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Crimes Against Humanity: Directing Attacks Against A Civilian Population

In: African Journal of Legal Studies
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Abstract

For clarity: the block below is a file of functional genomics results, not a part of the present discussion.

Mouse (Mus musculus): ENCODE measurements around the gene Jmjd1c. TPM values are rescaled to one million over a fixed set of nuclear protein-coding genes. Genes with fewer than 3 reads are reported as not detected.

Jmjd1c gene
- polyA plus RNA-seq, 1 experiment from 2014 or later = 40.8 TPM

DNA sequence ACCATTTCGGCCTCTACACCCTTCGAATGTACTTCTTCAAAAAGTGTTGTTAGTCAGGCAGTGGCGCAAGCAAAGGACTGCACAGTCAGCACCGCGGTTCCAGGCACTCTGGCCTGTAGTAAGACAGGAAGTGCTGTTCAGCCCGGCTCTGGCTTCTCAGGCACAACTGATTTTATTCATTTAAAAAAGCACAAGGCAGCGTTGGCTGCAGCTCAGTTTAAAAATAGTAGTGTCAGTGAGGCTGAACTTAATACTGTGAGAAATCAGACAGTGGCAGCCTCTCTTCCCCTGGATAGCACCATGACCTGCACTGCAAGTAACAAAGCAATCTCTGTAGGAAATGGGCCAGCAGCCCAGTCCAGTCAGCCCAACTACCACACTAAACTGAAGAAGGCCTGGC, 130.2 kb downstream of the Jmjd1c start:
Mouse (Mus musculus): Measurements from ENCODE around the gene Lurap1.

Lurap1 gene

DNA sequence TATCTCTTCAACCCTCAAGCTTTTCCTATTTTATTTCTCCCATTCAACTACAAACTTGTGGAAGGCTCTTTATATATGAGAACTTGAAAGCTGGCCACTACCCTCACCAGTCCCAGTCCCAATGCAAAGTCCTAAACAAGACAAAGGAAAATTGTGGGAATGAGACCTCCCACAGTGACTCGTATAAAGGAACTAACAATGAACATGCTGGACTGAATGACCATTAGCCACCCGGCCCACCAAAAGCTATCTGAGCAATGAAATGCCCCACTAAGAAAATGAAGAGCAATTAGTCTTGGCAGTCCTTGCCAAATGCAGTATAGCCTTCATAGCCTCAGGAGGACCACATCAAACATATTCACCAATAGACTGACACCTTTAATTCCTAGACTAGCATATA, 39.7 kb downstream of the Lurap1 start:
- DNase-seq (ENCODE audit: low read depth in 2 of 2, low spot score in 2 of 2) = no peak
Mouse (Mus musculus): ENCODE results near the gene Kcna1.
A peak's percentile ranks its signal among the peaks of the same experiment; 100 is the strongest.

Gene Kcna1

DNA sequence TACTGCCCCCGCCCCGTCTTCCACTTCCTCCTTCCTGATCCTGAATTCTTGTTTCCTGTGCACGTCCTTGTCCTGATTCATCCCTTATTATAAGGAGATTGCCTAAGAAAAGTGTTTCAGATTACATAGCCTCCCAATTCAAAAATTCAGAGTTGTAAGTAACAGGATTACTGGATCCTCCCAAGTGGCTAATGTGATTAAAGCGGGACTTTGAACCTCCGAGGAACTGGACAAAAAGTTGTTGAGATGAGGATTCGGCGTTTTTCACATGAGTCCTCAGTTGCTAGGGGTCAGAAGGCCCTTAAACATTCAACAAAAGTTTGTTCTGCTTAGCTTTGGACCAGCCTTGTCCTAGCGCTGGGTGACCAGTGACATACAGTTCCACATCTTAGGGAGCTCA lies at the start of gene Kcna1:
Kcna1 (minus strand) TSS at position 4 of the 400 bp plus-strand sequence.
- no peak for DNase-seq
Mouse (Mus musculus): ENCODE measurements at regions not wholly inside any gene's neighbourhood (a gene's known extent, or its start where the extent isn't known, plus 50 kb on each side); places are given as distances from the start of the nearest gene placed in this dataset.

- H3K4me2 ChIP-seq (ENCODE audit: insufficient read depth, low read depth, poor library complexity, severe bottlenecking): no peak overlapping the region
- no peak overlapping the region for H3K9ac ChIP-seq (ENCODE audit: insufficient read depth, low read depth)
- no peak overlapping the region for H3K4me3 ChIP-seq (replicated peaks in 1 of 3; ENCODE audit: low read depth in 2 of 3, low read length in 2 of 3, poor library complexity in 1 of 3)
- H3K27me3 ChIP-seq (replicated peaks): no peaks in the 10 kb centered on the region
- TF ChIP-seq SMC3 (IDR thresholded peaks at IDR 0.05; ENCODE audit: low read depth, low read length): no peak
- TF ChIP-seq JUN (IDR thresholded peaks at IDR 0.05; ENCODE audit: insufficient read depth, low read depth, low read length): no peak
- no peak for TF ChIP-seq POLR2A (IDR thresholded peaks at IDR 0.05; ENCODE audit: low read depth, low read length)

In international criminal law, to sustain a charge of crimes against humanity, the Prosecution must prove, among other elements, that the perpetrator was involved in an attack directed against a civilian population. In Prosecutor v Fofana and Kondewa, the Special Court for Sierra Leone found that the Prosecution failed to prove, beyond a reasonable doubt, that the civilian population was the 'primary object' of the attack and acquitted the accused on the counts of murder and other inhumane acts as crimes against humanity. The Appeals Chamber accepted this view. However, it reversed Trial Chamber I on the ground that the Prosecution evidence did establish that the civilian population had been the primary, as opposed to incidental, target of the attack. The author suggests that this is an error resulting from the undue jurisprudential pre-occupation with the meaning of 'primary' in relation to the notion of attack against a civilian population. Instead, the inquiry should focus on whether the civilian population was 'intentionally' targeted in the attack, notwithstanding that it may not have been the primary object of the attack. He submits that this approach would be consistent with the classic theory of mens rea in criminal law.

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